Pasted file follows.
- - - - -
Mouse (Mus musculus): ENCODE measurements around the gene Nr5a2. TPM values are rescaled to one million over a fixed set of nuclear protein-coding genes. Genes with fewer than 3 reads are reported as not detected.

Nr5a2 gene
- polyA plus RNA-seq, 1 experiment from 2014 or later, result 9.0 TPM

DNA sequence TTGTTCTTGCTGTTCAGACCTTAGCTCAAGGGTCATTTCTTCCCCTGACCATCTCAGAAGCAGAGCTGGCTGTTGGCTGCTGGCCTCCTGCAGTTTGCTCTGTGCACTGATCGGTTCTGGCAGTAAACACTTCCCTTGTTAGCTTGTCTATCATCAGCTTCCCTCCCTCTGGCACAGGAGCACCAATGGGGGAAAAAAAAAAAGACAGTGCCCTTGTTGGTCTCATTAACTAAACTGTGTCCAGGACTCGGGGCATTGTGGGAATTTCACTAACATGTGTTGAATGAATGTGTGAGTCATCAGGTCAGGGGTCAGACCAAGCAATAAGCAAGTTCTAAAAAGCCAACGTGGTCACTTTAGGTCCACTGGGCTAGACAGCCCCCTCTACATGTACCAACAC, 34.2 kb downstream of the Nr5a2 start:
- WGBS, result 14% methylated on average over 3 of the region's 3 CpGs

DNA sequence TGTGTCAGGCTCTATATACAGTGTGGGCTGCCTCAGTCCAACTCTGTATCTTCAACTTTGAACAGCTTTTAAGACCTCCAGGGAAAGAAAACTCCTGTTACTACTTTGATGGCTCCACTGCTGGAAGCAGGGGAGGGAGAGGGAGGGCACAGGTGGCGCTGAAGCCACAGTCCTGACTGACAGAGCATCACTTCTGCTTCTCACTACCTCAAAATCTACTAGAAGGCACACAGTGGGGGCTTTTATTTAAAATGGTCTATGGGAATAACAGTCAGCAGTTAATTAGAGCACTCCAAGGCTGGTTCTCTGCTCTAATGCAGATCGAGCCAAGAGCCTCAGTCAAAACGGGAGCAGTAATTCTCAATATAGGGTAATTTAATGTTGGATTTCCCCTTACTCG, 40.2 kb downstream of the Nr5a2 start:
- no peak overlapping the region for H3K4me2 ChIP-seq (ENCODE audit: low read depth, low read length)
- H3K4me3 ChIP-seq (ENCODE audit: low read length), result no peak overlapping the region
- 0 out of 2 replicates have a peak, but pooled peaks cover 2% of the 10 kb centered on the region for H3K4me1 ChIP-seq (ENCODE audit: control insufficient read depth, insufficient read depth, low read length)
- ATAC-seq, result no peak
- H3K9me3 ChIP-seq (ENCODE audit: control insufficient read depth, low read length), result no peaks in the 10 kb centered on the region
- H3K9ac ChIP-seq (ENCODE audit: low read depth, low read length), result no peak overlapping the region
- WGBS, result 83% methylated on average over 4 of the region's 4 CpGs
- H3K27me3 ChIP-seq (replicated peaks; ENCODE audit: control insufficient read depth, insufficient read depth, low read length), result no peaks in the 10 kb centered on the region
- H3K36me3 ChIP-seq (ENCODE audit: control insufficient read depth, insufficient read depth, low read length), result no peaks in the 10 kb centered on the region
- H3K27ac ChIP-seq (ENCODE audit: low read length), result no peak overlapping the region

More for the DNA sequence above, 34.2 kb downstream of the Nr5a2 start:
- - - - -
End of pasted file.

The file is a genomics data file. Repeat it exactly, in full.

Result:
Mouse (Mus musculus): ENCODE measurements around the gene Nr5a2. TPM values are rescaled to one million over a fixed set of nuclear protein-coding genes. Genes with fewer than 3 reads are reported as not detected.

Nr5a2 gene
- polyA plus RNA-seq, 1 experiment from 2014 or later, result 9.0 TPM

DNA sequence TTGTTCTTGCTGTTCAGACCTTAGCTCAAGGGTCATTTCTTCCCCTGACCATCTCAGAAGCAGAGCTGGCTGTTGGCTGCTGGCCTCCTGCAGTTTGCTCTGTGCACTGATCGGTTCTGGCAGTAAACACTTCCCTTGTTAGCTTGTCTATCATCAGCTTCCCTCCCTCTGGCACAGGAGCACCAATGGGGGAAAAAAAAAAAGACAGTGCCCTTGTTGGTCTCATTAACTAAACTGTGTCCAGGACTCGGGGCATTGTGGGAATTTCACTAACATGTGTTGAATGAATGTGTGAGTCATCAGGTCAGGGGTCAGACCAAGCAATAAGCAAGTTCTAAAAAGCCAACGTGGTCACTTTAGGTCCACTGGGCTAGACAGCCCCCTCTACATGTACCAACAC, 34.2 kb downstream of the Nr5a2 start:
- WGBS, result 14% methylated on average over 3 of the region's 3 CpGs

DNA sequence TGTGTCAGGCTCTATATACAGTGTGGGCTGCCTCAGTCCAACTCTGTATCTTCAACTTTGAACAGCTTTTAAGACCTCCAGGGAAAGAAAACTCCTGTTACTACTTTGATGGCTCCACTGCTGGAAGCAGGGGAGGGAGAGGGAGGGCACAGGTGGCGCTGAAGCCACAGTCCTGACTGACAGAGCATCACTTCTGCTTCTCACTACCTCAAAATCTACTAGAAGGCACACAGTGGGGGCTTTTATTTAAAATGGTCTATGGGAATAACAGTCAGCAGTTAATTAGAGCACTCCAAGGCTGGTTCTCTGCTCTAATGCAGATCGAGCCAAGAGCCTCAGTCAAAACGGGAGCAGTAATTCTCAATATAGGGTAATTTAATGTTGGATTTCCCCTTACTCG, 40.2 kb downstream of the Nr5a2 start:
- no peak overlapping the region for H3K4me2 ChIP-seq (ENCODE audit: low read depth, low read length)
- H3K4me3 ChIP-seq (ENCODE audit: low read length), result no peak overlapping the region
- 0 out of 2 replicates have a peak, but pooled peaks cover 2% of the 10 kb centered on the region for H3K4me1 ChIP-seq (ENCODE audit: control insufficient read depth, insufficient read depth, low read length)
- ATAC-seq, result no peak
- H3K9me3 ChIP-seq (ENCODE audit: control insufficient read depth, low read length), result no peaks in the 10 kb centered on the region
- H3K9ac ChIP-seq (ENCODE audit: low read depth, low read length), result no peak overlapping the region
- WGBS, result 83% methylated on average over 4 of the region's 4 CpGs
- H3K27me3 ChIP-seq (replicated peaks; ENCODE audit: control insufficient read depth, insufficient read depth, low read length), result no peaks in the 10 kb centered on the region
- H3K36me3 ChIP-seq (ENCODE audit: control insufficient read depth, insufficient read depth, low read length), result no peaks in the 10 kb centered on the region
- H3K27ac ChIP-seq (ENCODE audit: low read length), result no peak overlapping the region

More for the DNA sequence above, 34.2 kb downstream of the Nr5a2 start: